- July 26, 2018
- By Kim Beatson
- 0 comments
The marriage that can’t be broken
Mr and Mrs Owen married in 1978 and had two children. They separated in February 2015 and Mrs Owen petitioned for divorce three months later. They are still married!
To prove the breakdown of a marriage, divorce petitions can refer to adultery, desertion, 2 years separation with consent, 5 years separation (when consent is withheld) and behaviour.
When a divorce is based on the respondent’s unreasonable behaviour the court hearing the petition for divorce should not hold the marriage to be broken down irretrievably unless the petitioner satisfies the court that the respondent has behaved in such a way that the petitioner cannot reasonably be expected to live with the respondent.
The original trial judge (Judge Tolson QC) was not satisfied that Mr Owens had behaved in such a way that Mrs Owens could not reasonably be expected to live with him. Mrs Owens’ divorce was refused despite the judge finding that the marriage was over.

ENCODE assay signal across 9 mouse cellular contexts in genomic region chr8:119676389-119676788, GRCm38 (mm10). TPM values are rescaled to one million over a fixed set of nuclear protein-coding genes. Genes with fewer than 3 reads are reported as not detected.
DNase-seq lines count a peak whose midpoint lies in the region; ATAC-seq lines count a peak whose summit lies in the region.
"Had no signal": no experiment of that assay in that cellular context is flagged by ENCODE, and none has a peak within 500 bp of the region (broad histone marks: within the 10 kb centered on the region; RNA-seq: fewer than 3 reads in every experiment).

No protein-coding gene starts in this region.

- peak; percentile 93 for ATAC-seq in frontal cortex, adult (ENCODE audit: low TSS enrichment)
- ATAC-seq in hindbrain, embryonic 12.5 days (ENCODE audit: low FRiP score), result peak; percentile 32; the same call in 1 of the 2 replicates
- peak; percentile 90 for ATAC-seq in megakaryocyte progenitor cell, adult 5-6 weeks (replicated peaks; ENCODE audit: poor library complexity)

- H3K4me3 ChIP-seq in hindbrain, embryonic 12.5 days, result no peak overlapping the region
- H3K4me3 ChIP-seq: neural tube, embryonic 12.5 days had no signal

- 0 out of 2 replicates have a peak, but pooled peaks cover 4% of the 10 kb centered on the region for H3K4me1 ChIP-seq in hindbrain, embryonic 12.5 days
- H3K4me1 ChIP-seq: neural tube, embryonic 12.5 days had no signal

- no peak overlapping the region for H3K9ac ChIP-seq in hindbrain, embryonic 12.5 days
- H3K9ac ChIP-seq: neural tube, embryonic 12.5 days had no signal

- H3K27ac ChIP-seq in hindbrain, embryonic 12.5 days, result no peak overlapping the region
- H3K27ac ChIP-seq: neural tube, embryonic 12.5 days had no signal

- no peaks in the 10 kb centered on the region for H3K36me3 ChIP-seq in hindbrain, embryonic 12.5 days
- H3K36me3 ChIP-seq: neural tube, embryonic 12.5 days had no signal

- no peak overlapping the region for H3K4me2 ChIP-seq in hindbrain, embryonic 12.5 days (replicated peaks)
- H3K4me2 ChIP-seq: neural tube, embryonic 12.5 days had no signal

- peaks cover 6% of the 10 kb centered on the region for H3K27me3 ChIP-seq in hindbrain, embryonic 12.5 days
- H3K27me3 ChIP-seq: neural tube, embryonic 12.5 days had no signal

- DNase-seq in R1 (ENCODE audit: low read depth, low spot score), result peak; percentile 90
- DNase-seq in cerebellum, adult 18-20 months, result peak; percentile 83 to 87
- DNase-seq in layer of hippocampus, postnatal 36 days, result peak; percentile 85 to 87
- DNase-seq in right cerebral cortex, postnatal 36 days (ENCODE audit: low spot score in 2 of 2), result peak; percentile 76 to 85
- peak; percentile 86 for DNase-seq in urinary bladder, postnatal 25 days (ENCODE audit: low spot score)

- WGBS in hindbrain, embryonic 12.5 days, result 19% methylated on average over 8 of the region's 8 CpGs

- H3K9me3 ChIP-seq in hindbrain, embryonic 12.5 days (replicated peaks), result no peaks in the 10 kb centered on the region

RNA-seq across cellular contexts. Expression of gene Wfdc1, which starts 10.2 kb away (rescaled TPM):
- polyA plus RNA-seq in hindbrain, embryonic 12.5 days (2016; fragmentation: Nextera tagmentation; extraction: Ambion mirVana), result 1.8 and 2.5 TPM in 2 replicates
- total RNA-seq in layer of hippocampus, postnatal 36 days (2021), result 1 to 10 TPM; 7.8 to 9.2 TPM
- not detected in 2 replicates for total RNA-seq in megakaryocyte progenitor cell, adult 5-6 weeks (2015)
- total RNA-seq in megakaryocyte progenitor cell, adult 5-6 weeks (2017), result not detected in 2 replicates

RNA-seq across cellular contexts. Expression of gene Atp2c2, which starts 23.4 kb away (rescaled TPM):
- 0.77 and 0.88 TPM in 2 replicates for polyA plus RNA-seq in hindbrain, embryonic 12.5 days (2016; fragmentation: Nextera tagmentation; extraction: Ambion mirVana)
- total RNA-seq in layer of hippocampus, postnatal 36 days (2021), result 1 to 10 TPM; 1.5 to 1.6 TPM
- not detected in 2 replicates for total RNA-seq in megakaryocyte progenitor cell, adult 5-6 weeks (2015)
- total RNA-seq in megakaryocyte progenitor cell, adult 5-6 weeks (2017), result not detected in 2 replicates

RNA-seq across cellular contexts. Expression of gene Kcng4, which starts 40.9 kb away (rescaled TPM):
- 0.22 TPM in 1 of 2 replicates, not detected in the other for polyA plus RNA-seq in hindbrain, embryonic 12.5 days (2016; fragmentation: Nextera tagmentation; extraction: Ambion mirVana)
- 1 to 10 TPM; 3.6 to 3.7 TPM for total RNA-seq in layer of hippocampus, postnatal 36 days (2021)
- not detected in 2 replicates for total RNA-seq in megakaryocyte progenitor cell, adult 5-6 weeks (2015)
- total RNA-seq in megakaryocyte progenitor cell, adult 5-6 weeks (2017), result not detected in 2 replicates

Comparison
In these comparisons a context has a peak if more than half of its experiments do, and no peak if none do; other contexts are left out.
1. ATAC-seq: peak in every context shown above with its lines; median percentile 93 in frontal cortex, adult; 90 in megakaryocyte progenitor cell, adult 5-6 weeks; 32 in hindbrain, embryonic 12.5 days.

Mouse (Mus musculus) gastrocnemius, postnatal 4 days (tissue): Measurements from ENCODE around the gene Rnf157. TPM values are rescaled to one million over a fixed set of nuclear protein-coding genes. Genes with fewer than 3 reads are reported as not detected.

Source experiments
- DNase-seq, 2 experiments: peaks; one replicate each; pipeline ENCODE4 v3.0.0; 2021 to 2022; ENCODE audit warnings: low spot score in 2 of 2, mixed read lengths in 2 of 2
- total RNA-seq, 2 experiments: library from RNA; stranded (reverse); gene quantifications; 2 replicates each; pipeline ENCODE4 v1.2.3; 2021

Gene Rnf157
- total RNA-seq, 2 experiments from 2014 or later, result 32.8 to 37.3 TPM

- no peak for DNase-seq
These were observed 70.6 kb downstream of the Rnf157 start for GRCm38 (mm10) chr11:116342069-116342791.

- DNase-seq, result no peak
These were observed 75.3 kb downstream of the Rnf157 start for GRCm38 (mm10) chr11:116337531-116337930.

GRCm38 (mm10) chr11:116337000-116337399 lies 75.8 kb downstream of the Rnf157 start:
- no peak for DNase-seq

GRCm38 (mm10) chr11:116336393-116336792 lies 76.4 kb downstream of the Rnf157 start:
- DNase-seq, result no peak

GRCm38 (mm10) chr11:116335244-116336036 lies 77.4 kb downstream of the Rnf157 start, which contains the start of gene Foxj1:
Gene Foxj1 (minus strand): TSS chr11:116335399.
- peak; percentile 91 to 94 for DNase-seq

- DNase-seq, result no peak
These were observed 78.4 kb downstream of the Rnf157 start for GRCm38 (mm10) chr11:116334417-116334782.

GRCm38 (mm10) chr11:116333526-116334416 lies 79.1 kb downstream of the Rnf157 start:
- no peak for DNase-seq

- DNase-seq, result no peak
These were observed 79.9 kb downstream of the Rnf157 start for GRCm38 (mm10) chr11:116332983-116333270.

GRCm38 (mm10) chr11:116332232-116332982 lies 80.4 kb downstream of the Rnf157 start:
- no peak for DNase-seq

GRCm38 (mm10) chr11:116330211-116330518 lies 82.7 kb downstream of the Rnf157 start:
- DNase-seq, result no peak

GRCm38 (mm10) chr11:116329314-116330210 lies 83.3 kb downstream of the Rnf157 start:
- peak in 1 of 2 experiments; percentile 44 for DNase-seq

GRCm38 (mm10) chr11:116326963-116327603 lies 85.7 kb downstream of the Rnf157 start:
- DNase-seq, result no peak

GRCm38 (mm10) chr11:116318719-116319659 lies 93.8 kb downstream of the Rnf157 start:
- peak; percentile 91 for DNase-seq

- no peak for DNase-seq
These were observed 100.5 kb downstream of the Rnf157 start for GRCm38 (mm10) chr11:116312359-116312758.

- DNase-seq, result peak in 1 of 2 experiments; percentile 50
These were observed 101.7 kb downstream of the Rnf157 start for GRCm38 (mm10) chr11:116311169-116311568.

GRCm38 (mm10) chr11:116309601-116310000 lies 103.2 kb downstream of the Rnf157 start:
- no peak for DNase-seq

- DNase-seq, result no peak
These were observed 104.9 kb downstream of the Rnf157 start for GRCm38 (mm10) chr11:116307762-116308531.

Mrs Owen appealed and the matter came before the President of the Family Division, Sir James Munby, who said “It is not a ground for divorce that you find yourself in a wretchedly unhappy marriage though some people say that it should be”. He found that Judge Tolson QC, had correctly applied the law even if the result was desperately unfair to Mrs Owen.
The Supreme Court judgment was issued on 25 July and Mrs Owen’s appeal was refused.
The decision reaffirmed that it was for the court (and not Mrs Owens) to assess if it was reasonable for her to continue living with Mr Owens.
The Owens case is one of only a tiny proportion of divorces which are defended. However, everyone recognised that a reform of the divorce system is long overdue and that exaggerating a respondent’s behaviour or choosing particularly offensive examples of behaviour, is undignified and bad for children. Like the Court of Appeal below, the Supreme Court made it clear that law reform is not their remit and Parliament is responsible for change.
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